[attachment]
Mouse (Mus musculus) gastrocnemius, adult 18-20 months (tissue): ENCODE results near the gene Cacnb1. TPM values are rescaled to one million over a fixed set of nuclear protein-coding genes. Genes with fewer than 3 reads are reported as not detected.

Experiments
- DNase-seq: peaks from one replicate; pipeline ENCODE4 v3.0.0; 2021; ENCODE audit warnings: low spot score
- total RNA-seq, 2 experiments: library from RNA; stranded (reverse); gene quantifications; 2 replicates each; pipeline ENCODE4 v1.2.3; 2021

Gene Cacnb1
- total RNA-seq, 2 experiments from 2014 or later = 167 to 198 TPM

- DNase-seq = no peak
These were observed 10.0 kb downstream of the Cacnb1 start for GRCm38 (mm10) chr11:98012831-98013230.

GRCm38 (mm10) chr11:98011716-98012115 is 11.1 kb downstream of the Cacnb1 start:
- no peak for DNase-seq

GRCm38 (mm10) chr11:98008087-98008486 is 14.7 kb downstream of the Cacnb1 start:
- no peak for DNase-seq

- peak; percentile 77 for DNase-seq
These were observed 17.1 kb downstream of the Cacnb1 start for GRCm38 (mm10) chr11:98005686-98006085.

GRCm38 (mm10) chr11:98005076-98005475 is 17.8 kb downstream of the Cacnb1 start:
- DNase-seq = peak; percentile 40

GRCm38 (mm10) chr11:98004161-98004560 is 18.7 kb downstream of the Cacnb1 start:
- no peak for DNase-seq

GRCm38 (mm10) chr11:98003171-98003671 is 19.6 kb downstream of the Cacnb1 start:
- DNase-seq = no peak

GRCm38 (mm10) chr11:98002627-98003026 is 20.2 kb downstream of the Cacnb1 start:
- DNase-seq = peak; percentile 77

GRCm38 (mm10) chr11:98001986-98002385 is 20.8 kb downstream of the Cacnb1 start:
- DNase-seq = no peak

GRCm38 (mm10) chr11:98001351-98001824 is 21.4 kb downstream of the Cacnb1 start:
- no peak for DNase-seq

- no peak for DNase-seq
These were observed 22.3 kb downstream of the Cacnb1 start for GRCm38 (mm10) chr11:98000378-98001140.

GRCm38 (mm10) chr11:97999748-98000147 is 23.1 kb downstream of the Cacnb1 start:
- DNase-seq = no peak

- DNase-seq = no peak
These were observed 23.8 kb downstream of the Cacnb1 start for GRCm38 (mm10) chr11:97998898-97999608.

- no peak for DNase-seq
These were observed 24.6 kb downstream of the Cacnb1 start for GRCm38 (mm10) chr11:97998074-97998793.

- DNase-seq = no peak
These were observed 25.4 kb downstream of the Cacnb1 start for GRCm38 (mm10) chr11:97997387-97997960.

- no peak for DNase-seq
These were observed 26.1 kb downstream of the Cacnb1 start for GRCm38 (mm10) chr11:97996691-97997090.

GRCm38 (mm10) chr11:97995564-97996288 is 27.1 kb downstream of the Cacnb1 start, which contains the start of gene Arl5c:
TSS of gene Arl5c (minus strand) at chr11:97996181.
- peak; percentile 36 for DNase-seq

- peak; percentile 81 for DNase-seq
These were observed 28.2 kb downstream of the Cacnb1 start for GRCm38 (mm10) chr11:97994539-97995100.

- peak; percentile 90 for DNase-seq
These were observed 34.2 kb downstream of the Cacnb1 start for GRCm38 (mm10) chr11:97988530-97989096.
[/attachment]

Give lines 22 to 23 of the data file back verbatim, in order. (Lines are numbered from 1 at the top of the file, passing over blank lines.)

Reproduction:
- DNase-seq = peak; percentile 77

GRCm38 (mm10) chr11:98001986-98002385 is 20.8 kb downstream of the Cacnb1 start: